High level of dollarization is one of the main problems Uzbekistan should overcome – Fitch Ratings

Fitch Ratings confirmed the long-term rating of Uzbekistan in foreign and national currency at the level of “BB-” – the forecast is stable. The press release of the agency states about it.

The report notes that the ratings of Uzbekistan are stable ensured by reliable sovereign balance, low government debt and record growth against the background of high commodity dependence, high inflation and structural weaknesses in terms of low GDP per capita.

The agency calls high dollarization as one of the main problems. In particular, it limits the effectiveness of monetary policy, because dollars account for 37.4% of deposits and 56.5% of loans.

Other problems include a high proportion of government financing of loans below market rates (50% of outstanding loans) and underdeveloped local capital markets.

On this basis, Fitch expects inflation to be on average 15.2% in 2019 and drop to 13.5% in 2020.

“The current account deteriorated to a deficit of 7.1% in 2018 from a surplus of 2.5% in 2017, reflecting rapid import growth (67% yoy for capital imports) as well as the removal of FX and current account restrictions. Continued strong domestic demand, public sector investment projects and likely slower demand from key trade partners will maintain a deficit at 7.1% in 2019 before declining to 5.9% in 2020. Large current account deficits, if sustained, will lead to increased vulnerability to external financial or commodity shocks and higher external indebtedness,” Fitch predicts.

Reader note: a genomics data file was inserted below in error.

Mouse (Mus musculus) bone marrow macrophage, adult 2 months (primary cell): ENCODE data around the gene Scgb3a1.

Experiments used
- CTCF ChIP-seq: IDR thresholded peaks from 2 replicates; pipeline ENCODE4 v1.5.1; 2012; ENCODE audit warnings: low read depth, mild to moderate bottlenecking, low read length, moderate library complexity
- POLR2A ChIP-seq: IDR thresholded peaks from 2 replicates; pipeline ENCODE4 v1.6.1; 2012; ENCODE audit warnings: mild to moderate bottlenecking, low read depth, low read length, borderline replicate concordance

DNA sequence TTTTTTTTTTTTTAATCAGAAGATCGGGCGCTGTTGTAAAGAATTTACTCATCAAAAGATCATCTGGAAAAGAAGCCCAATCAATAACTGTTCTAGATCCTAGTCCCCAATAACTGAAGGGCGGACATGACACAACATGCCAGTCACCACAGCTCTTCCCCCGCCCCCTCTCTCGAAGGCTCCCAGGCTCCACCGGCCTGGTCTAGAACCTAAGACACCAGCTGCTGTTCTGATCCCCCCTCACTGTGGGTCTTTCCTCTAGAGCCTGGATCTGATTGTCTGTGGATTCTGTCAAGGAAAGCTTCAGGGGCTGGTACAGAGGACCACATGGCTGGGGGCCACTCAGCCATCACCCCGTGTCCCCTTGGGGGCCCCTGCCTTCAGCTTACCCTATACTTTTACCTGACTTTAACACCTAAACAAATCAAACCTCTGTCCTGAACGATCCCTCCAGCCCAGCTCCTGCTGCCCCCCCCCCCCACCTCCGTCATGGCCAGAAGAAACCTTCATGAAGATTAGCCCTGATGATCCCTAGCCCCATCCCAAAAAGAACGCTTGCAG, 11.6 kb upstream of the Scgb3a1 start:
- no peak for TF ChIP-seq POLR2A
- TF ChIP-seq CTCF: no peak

According to Fitch, Near-term risks derived from the high current account deficits are mitigated by increased external financing availability, the sovereign external balance sheet strength in relation to rating peers and low financing needs. Sovereign net foreign assets will decline to 25% of GDP in 2019, down from 34% in 2018, but will remain stronger than the -1% “BB” median. Gross international reserves will finish 2019 close to the end-March level of $27.6 billion, maintaining robust reserve coverage of 11.9 months of CXP in 2019 and 11 months in 2020, more than double the forecast 'BB' median. External liquid assets as a share of short-term liabilities, at 329% in 2019, are among the highest in the “BB” category.

Despite the current strong commitment of the political leadership to the reform agenda, Fitch considers that the delay in the materialization of its benefits in terms of higher growth, increased private investment and employment creation in combination with greater-than-expected social costs could cause reform fatigue, although this would be unlikely to impact social stability.

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